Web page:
Thursday, November 02, 2006

Robnett and Key familes, battle of Hanover Court House - October 23, 2006

Most folks in North Carolina who are interested in the war have heard of the Robnett brothers. There were four brothers, all from Alexander County, who served in Company G of the 37th North Carolina Troops. All enlisted on October 9, 1861. Three of the four-- Joel, John, and William-- were killed on May 27, 1862, at the battle of Hanover Court House, Virginia.
A lesser known story is that of the Key family of Surry County. On May 4, 1861, two weeks before North Carolina voted to leave the Union, the Surry Regulators were organized in Surry County. Richard E. Reeves was elected Captain. On September 21, 1861, the Regulators became Company A of the 28th North Carolina Troops. Marvin V. Key was one of those original volunteers who enlisted in May 4. He was 18 years old.

Company A received an influx of new recruits in March 1862. They included Marvin’s brother James, age 26, and a cousin, R. J. Key. James was married and had two small children at home. Nothing else is known about R. J. Another brother, Andrew J., would join the regiment (at the age of 17) in October 1864. James and R. J. made their way to the regiment, then stationed around Kinston. There would be six men with the Key surname in Company A.

In early May 1862, the 28th North Carolina, along with the other regiments of Branch’s brigade, was transferred to Gordonsville, Virginia. Later that month, the brigade was moved to Hanover Court House. On May 27, 1862, Federal commander George B. McClellan decided to clear out the Confederates in Hanover County, opening the way for Irvin B. McDowell’s First Corps, at Fredericksburg, to rejoin the rest of the Army of the Potomac. McClellan chose Fitz John Porter’s Fifth Corps for the job.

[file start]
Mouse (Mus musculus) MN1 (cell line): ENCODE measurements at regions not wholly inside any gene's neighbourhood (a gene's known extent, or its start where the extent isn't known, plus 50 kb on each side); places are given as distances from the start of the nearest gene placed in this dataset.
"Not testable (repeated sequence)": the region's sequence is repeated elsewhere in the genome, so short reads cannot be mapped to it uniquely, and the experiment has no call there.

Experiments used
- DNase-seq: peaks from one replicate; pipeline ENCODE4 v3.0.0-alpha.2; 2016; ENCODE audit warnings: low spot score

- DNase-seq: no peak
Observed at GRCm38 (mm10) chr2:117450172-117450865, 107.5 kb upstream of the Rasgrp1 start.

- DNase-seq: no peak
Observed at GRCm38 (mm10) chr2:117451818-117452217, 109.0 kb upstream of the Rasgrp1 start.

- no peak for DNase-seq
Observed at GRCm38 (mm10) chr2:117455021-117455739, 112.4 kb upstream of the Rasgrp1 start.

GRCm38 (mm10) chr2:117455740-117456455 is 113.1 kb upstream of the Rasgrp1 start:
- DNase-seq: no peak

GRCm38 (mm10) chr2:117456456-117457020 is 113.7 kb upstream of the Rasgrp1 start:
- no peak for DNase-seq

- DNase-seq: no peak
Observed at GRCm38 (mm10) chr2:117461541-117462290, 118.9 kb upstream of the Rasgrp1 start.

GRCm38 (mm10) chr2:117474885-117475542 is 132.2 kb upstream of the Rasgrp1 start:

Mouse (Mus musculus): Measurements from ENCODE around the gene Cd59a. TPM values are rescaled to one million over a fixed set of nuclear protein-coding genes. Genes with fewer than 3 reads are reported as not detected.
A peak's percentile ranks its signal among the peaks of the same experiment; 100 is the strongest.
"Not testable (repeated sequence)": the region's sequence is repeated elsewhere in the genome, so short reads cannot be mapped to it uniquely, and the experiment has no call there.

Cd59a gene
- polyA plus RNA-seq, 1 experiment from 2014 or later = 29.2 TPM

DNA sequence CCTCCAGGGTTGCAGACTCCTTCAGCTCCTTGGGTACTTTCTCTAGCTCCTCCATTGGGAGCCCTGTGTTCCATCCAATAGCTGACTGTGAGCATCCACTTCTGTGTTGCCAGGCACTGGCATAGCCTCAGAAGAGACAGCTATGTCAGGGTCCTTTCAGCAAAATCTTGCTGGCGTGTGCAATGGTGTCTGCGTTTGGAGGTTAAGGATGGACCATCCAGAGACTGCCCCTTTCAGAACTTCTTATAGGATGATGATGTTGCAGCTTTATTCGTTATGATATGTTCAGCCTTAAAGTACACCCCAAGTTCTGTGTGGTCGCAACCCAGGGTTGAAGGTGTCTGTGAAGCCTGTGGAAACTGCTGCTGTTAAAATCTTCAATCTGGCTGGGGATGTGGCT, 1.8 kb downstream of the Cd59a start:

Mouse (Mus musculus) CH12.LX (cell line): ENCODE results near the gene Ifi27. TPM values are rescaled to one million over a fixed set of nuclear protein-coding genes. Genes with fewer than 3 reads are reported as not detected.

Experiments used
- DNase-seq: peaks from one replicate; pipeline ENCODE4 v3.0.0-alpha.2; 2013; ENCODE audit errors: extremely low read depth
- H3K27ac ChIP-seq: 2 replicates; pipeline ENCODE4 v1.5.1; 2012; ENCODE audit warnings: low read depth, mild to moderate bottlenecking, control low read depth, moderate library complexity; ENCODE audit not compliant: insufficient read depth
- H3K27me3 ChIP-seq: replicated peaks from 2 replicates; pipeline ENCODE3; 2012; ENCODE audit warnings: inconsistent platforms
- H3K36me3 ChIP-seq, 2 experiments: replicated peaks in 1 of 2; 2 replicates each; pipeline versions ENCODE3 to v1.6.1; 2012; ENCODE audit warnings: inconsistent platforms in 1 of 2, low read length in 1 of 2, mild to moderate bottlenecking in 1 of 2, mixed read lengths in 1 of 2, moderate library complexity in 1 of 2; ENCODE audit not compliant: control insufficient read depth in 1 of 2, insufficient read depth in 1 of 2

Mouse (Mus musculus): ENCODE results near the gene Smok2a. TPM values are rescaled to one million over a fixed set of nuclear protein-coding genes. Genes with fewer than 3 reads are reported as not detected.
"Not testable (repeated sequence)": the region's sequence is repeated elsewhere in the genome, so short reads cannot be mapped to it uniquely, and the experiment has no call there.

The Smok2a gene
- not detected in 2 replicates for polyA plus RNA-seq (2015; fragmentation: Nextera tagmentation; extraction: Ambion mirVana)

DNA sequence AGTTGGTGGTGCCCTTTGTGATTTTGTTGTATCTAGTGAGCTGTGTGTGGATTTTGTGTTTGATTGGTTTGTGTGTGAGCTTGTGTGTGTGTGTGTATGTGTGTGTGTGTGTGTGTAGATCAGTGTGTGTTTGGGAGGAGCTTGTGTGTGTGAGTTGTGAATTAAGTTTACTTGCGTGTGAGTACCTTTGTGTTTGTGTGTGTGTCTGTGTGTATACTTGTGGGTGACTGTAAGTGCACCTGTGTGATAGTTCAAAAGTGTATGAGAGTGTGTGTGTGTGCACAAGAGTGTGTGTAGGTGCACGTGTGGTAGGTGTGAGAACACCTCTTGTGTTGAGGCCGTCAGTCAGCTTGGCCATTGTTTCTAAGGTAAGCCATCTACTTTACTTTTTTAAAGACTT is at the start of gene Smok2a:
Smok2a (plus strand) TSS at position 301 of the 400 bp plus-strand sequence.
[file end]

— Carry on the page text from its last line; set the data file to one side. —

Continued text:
About mid-morning on May 27, 1862, General Branch learned that a group of Federals was crossing the Pamukey River near Hanovertown. Branch, believing the Federal party to be small in number, sent the 28th North Carolina to reinforce the pickets he had posted the night before and to captured this small party of Federals. When the 28th North Carolina got into position, the men discovered the Federals were coming up the road they had just crossed. The regiment reversed itself and slammed into the 25th New York, killing many and taking 70 prisoners. The 28th North Carolina was then attacked by Dan Butterfield’s brigade and forced to retreat. Somewhere during the action, probably around the Kinney Farm House, Marvin, James, and their cousins R. J., were killed.

Neither the bodies of the Robnett family, nor of the Key family, were ever identified. They were buried on the field, and later, most likely, removed to Hollywood Cemetery after the war.
So not only did sad news go to the Robnett family in Alexander County, but also to the Key family in Surry County.

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